It's not the first time I've slipped up with canon, although it doesn't happen often, and it's generally not disastrous...
Well, there was the time I counted Krissi's age from her first birthday instead of her birth and had to adjust ALL of the characters' ages to match. That was in the first edition of Hiding Behind The Couch (Tracy, if you're reading this, it's the one you have on your bookshelf), and it's the sort of detail that editors are unlikely to notice. In fact, the only person who probably will notice is the author.
The bigger and more complex a series becomes, the more chance there is for these errors to sneak through.
And, you know, I told Noah that the pub in Sol's hometown was called The King's Head, but he insisted it was called The King's Arms. Matty says it's like that skipping rhyme, 'Lord Nelson lost one arm...Lord Nelson lost one leg...' Hmm...a discussion for a future story, maybe?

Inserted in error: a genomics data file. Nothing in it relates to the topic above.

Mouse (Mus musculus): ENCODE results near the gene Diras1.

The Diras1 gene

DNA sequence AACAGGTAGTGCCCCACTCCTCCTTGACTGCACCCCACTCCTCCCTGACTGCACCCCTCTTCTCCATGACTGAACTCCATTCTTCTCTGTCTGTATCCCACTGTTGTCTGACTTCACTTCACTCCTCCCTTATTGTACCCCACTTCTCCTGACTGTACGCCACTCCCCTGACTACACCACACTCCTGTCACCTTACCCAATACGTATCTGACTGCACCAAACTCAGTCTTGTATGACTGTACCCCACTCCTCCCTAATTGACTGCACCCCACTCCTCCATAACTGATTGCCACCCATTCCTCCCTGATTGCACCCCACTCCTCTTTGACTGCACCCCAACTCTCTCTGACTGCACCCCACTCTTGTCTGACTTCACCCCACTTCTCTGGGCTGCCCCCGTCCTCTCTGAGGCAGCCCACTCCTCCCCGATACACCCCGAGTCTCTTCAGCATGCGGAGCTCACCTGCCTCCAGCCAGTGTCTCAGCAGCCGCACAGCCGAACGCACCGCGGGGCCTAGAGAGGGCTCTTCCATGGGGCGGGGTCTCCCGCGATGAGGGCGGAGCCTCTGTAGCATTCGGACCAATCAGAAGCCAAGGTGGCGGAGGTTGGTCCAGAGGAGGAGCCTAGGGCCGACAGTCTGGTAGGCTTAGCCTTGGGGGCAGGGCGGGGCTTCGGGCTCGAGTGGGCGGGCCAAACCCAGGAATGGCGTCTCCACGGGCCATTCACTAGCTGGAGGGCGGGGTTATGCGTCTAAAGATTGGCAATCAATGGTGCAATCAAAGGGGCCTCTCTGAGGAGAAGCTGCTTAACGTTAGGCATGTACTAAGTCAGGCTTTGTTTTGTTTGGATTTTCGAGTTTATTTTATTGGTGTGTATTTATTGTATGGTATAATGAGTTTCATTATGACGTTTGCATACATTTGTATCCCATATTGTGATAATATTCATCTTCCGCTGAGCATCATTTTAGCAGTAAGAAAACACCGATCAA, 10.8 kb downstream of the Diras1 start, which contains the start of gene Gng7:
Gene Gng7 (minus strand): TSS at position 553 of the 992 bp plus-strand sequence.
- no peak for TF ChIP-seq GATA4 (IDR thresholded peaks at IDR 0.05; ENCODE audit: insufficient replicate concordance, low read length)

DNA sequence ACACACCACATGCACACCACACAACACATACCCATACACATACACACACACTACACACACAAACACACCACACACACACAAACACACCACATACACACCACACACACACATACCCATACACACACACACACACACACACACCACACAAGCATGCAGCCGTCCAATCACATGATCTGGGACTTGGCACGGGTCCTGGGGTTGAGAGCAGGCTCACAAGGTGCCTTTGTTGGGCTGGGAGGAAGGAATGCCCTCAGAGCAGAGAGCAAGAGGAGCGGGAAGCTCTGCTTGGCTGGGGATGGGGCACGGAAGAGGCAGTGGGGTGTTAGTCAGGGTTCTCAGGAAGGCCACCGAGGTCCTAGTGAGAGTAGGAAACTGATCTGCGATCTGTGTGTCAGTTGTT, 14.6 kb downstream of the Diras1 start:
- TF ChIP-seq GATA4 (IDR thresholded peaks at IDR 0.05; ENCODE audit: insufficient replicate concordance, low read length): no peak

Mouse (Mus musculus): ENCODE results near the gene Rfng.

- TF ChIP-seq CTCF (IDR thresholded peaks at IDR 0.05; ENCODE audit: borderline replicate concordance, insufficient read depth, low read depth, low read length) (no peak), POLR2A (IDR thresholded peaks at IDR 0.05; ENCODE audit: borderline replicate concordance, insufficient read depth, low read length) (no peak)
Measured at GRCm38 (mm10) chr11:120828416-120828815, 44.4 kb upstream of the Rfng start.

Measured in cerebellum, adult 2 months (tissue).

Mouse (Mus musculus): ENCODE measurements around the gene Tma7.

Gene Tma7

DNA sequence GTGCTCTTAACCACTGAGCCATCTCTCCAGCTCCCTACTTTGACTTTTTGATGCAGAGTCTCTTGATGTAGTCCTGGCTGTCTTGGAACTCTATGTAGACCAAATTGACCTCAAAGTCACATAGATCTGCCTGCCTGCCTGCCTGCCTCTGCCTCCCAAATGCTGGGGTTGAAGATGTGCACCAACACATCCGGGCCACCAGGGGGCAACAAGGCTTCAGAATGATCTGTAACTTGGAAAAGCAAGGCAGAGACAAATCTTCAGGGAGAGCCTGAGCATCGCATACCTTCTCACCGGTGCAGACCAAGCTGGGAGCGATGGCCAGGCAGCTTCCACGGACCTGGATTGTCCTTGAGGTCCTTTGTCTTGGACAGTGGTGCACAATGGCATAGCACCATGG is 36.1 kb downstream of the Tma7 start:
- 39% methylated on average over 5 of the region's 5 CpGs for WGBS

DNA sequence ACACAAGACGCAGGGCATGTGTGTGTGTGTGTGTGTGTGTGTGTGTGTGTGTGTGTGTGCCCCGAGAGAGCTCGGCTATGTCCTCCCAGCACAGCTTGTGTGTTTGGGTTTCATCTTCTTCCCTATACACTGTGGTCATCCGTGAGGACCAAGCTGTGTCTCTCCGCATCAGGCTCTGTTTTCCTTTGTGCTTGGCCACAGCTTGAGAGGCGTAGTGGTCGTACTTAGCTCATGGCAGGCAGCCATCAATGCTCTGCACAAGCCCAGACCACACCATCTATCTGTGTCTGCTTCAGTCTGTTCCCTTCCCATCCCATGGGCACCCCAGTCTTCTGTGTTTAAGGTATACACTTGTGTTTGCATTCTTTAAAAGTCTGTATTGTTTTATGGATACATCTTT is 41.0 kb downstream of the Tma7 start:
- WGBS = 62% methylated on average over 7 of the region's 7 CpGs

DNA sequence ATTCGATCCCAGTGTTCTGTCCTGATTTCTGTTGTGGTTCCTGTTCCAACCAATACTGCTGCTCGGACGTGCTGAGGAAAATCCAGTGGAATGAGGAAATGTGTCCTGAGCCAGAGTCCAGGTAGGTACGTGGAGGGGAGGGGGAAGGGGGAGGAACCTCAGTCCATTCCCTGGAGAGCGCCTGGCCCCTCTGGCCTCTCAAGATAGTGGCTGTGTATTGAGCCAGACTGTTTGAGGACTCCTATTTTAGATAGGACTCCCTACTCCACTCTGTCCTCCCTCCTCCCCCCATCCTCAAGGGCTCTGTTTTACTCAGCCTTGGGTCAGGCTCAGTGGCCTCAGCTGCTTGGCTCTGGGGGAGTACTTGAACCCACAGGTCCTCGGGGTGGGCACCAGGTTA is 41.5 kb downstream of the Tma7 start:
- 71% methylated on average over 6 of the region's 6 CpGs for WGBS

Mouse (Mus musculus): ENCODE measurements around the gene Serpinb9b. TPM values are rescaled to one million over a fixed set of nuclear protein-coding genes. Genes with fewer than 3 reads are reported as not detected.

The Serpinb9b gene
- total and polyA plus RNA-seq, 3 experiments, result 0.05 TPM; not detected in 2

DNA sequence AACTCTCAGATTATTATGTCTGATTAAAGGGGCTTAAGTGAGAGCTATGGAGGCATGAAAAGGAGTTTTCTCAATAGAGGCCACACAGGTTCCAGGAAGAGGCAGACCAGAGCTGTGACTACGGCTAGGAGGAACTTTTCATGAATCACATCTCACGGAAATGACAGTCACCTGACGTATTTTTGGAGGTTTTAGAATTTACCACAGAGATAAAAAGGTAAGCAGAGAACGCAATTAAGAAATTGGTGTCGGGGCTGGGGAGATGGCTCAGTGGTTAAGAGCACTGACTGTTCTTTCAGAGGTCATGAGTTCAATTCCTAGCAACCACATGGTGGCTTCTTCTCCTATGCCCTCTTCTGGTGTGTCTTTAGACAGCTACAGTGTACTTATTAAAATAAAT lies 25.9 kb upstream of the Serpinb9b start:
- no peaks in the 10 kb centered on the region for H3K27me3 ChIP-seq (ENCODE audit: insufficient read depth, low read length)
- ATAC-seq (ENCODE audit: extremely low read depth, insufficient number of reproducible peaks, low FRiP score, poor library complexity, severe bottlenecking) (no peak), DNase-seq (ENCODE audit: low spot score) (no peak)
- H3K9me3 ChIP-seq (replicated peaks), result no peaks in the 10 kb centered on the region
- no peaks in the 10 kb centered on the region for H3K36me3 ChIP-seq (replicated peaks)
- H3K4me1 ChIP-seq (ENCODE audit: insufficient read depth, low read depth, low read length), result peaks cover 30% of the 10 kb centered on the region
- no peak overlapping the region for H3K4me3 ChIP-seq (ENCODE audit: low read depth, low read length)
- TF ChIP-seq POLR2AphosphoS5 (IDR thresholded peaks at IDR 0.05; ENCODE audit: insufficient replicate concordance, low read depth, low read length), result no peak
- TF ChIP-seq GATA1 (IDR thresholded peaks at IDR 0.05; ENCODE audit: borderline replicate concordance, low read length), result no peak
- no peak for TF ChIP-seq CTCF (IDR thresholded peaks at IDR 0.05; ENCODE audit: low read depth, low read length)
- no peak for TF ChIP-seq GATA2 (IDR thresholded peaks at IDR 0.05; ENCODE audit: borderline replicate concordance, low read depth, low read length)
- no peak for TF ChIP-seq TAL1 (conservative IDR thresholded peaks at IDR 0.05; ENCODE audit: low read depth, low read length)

I'll confess, here and now, that I get creative and write some of those smaller 'anomalies' into the stories. After I wrote The Harder They Fall (HBTC #3), I put together a calendar and a list of characters, mostly to keep track of characters' ages, but also because In The Stars (HBTC #4 and #5) was a logic puzzle of epic proportions (as in 382,000 words with something like half a dozen parallel/crisscrossing story arcs).